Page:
Articles from ARMY Magazine, Headline News, and AUSA News on readiness of U.S. Army forces.

COVID-19 Vaccine Presents Chance for ‘New Normal’

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COVID-19 Vaccine Presents Chance for ‘New Normal’

As the pandemic’s year mark approaches, the COVID-19 vaccine rollout showcases the “light at the end of the tunnel” and chance for a “new normal,” Army senior leaders said.

“Vaccines are among the most important accomplishments in modern medicine,” Lt. Gen. R. Scott Dingle, Army surgeon general, said Feb. 22 during a virtual town hall with soldiers and family members. “They have saved more lives around the world than any other medical innovation, including antibiotics and surgery itself,” he said.

Army Continues Modernization, Transformation Push

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Army Continues Modernization, Transformation Push

The Army’s modernization efforts remain as critical as ever in 2021 amid a high operations tempo and growing competition from adversaries such as Russia and China, the Army’s top general said.

“The Army must always be ready to fight and win,” Army Chief of Staff Gen. James McConville said Jan. 19 during The AUSA Noon Report, a webinar hosted by the Association of the U.S. Army. “In this era of great-power competition, the Army must always be ready to compete to aggressively protect our national interests.”

Chief: Army Will Remain Busy in 2021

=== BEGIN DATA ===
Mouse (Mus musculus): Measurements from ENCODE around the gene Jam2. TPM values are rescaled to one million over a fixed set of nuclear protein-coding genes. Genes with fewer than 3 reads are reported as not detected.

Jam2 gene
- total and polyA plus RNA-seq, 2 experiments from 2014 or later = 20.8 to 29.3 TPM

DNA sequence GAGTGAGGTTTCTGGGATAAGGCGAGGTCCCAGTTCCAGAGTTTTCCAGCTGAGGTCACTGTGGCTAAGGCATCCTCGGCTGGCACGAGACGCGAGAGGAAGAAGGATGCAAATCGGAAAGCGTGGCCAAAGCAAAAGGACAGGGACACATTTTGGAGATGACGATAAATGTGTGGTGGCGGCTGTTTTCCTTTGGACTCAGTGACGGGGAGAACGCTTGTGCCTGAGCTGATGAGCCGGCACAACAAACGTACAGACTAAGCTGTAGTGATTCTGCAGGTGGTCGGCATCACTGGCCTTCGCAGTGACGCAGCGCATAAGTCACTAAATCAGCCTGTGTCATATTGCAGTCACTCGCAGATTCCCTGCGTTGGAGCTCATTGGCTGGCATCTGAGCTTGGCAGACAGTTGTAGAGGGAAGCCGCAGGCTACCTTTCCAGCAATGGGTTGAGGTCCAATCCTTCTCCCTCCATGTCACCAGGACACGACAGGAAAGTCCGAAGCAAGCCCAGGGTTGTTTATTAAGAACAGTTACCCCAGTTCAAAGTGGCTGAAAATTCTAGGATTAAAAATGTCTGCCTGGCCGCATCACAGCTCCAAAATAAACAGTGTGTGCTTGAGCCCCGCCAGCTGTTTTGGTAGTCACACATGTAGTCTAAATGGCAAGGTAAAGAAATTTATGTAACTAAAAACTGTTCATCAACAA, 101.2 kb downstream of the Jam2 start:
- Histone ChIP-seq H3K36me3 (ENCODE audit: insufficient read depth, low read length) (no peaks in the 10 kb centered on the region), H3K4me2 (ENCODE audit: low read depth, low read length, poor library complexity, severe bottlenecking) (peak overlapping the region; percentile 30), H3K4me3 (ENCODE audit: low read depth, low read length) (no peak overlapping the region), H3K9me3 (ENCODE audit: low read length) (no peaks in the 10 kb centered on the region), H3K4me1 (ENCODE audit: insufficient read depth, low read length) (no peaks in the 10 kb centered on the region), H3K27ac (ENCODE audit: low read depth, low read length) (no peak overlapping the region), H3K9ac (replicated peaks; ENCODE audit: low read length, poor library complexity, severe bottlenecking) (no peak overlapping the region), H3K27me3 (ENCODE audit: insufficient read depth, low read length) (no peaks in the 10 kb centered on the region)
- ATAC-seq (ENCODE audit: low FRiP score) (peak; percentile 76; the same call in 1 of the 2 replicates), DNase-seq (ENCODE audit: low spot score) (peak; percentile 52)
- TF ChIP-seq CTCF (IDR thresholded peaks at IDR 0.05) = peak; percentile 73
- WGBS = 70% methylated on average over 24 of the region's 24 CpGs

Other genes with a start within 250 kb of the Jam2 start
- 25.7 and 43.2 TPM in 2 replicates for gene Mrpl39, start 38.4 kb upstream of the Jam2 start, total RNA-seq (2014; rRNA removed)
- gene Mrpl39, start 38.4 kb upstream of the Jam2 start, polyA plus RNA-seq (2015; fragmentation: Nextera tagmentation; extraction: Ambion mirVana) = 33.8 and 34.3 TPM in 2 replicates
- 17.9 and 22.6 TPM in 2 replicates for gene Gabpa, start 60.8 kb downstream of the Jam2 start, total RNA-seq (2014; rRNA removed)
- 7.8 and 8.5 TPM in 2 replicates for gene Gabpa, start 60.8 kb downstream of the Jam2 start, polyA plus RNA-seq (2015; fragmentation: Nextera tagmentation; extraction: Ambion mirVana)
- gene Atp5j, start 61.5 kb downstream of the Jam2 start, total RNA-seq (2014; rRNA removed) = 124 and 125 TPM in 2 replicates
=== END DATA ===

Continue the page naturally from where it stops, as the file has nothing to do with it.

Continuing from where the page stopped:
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Chief: Army Will Remain Busy in 2021

The Army must continue to juggle a high demand for troops around the world with an urgent need to modernize the force, the service’s top general said. 

Soldiers remain busy overseas and at home, from combat operations to COVID-19 response missions, Army Chief of Staff Gen. James McConville said. Ideally, the active-duty force would number 540,000 to 550,000 soldiers, he said.  

DoD Takes ‘Holistic’ Look at Deployments Worldwide

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DoD Takes ‘Holistic’ Look at Deployments Worldwide

Military leaders are taking on a “holistic review” of troops’ footprint around the world as the U.S. remains focused on “great-power competition,” according to the Pentagon’s top general.

“There’s a very strong argument to be made that we may have forces in places that they shouldn’t be, and we may have forces that are needed in places that they’re not right now,” Army Gen. Mark Milley, chairman of the Joint Chiefs of Staff, said Dec. 2 while speaking with the Brookings Institution. 

Better Fitness Will Fuel Soldiers’ Readiness, Longevity

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Better Fitness Will Fuel Soldiers’ Readiness, Longevity

Soldiers’ health and fitness are part of the Army’s modernization plan, and that includes the Army National Guard, whose top NCO advised soldiers to “start taking care of your body” to be able to meet the rigors of service.